Kurt Alder was recognized for his contribution to synthetic organic chemistry, especially for the reaction which has been called the diene reaction, or the Diels-Alder reaction, after Alder and his mentor-colleague, Otto Diels. This reaction, discovered in 1928, was so useful in the synthesis of every type of organic compound that Diels and Alder were awarded the Nobel Prize in chemistry in 1950 for their development of the method. It was Alder who explored the reaction deeply, and wrote many papers on the nature of the reactants and products, including the stereochemistry, or geometric consequences, of the reaction.
Alder was born on July 10, 1902, in K?nigsh?tte, Germany. His father, Joseph Alder, was a schoolteacher in the nearby town of Kattowitz. Kurt attended the local schools, but at the end of World War I, the region in which the Alders lived became part of Poland, and Joseph Alder moved his family to Kiel in order to retain their German citizenship. Kurt Alder completed his secondary education in Berlin, and enrolled in the University of Berlin in 1922. He began to study chemistry at Berlin, but transferred to the Christian Albrecht University (now University of Kiel) and worked under Otto Diels, professor of organic chemistry and director of the chemical institute. Alder obtained his Ph.D. in 1926, and remained at the university as Diels' assistant. Diels and Alder collaborated in their research at Kiel for a decade. Alder was promoted to reader in organic chemistry in 1930 and extraordinary professor in 1934. The direct interaction between the two chemists ended in 1936 when Alder accepted an appointment as director of scientific research at the Bayer Werke laboratory at Leverkusen, a branch of I. G. Farbenindustrie. This position gave Alder direct experience with industrial chemistry, and his expertise was directed to the development of synthetic rubber, which was a goal of organic chemists in every nation at that time. Alder left Bayer in 1940 and returned to academic life. He was appointed to the chair of experimental chemistry and chemical technology at the University of Cologne, and he was also director of the university's Chemistry Institute.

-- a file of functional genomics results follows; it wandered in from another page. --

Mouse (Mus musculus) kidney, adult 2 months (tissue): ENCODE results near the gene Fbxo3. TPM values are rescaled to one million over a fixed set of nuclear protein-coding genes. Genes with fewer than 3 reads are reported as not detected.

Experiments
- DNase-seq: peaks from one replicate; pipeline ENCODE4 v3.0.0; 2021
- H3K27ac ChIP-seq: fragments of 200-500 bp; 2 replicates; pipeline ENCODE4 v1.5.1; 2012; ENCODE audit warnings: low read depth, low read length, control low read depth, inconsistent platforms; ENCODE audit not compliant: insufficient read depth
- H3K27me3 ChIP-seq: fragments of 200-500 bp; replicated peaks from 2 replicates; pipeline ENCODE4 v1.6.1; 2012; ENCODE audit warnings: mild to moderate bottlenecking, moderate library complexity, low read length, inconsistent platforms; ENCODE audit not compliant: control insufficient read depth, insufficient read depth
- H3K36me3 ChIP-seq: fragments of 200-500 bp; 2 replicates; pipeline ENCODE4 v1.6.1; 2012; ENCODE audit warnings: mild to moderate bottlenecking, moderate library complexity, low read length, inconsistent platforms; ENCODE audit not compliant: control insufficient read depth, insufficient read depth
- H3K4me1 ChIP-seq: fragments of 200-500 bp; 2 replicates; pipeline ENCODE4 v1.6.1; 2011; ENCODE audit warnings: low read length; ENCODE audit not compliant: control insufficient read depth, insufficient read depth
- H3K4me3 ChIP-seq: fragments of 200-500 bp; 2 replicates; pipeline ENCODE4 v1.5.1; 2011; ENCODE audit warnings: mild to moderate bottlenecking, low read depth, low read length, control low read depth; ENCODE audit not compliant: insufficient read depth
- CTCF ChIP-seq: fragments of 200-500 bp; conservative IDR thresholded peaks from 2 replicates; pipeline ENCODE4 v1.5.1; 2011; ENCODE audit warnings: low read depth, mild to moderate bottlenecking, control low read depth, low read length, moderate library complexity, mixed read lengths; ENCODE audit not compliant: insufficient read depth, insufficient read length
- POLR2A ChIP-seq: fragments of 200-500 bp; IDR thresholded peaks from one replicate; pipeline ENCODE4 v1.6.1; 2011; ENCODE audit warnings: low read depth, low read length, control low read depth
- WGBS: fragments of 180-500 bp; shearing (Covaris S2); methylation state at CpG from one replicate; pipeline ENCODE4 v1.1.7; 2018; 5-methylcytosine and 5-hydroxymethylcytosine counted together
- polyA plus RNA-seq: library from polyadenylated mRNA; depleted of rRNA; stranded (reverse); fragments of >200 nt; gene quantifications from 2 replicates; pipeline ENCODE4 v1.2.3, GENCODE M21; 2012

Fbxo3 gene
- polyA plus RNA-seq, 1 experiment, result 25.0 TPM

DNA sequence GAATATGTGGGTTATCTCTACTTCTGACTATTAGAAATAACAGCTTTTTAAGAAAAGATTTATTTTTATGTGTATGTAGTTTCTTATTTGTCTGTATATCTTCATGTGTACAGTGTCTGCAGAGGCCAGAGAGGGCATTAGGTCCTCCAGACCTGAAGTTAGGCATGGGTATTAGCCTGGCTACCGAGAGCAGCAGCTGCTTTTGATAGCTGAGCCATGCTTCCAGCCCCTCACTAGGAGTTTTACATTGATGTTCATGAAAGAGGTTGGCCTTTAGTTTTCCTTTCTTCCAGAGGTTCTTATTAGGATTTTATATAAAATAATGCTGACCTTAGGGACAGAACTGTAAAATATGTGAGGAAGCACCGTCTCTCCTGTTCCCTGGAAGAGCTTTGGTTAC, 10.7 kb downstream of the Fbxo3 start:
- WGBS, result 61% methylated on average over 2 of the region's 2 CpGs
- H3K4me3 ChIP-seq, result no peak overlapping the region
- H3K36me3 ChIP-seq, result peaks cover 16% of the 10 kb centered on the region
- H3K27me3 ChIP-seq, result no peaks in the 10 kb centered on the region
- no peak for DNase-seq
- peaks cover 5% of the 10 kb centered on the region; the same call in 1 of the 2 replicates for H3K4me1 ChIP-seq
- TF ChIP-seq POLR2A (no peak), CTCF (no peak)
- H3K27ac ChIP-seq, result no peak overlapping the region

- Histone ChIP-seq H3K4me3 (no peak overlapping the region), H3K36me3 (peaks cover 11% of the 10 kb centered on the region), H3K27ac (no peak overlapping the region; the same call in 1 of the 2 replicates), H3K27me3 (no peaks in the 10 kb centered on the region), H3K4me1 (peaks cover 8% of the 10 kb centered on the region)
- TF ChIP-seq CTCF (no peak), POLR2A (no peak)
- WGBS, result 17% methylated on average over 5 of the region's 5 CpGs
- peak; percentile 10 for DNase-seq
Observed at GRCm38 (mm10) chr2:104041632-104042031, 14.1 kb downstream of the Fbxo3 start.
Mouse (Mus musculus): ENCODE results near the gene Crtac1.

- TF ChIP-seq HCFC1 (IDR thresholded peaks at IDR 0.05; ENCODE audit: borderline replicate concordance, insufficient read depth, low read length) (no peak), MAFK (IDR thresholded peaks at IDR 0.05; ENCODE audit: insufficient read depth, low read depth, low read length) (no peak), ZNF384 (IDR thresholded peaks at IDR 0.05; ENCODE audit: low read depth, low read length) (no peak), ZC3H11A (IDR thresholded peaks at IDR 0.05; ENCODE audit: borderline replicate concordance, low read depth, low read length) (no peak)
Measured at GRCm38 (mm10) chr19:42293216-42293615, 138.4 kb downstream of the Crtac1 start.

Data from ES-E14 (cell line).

He served as Dean of the Faculty of Philosophy in 1949 and 1950. He remained at Cologne until his death on June 20, 1958.
The diene synthesis is one of a few methods which has proven to be so useful to organic chemists that their development led to Nobel Prizes for the chemists who discovered them. The diene synthesis requires two components, the diene and the dienophile. When the diene and dienophile react, a ring containing the six atoms is formed, with new single bonds between all the atoms except 2 and 3, which is joined by a double bond. In general, all of the new bonds are formed in one step, in what is termed a concerted reaction. Because six-membered rings are found in many natural products, the diene synthesis has been used successfully in the syntheses of such complex molecules as reserpine, morphine, and many steroids. Commercial products have been synthesized with the reaction, including the insecticides dieldrin and aldrin (named for the chemists) and chlordane. Alder and his students carried out extensive investigations on the geometry of the ring formation, and discovered regularities which allowed the geometry to be predicted with certainty.
In the course of his research at Bayer Werke, Alder found that the reaction between butadiene, a diene, and styrene, a dienophile, gave a normal diene reaction under certain experimental conditions. However, by allowing the reaction to take place in the presence of peroxides, a polymer--a molecule consisting of similar or identical small molecules linked together--was formed, which was the synthetic rubber known as "Buna S." This was developed commercially in Germany in the 1930s, and was ultimately important during World War II, when supplies of natural rubber were curtailed.
Alder discovered another reaction in 1943, which has been named the ene reaction. This is also a concerted reaction, and Alder recognized its essential similarity to the diene synthesis. In the ene reaction, one reactant contains three atoms, with a double bond between atoms 1 and 2, and a hydrogen atom attached to atom 3: 1=2-3-H. The other reactant contains a double bond: 4=5. In the product, the hydrogen atom moves from atom 3 to atom 4, atom 1 joins atom 5, and a double bond forms between atoms 2 and 3: H-4-5-1-2=3. Alder called this type of reaction a substituting addition. The ene reaction also has found widespread use in synthesis. The mechanism of the diene reaction and the ene reaction was a matter of great interest for many years, for Alder and others. The theoretical foundation was not completely established until 1965, when Robert B. Woodward (Nobel Prize, 1965) and Roald Hoffmann (Nobel Prize, 1981) showed that these concerted reactions were governed by rules determined by quantum mechanics. The Diels-Alder reaction is one of many known "cycloaddition reactions" in which rings are formed from open-chain compounds, and the Woodward-Hoffmann rules accurately predict the course of these reactions.
Alder was committed to world peace and joined other Nobel laureates in 1955 in an appeal to governments to end war. He died in Cologne at the age of 55
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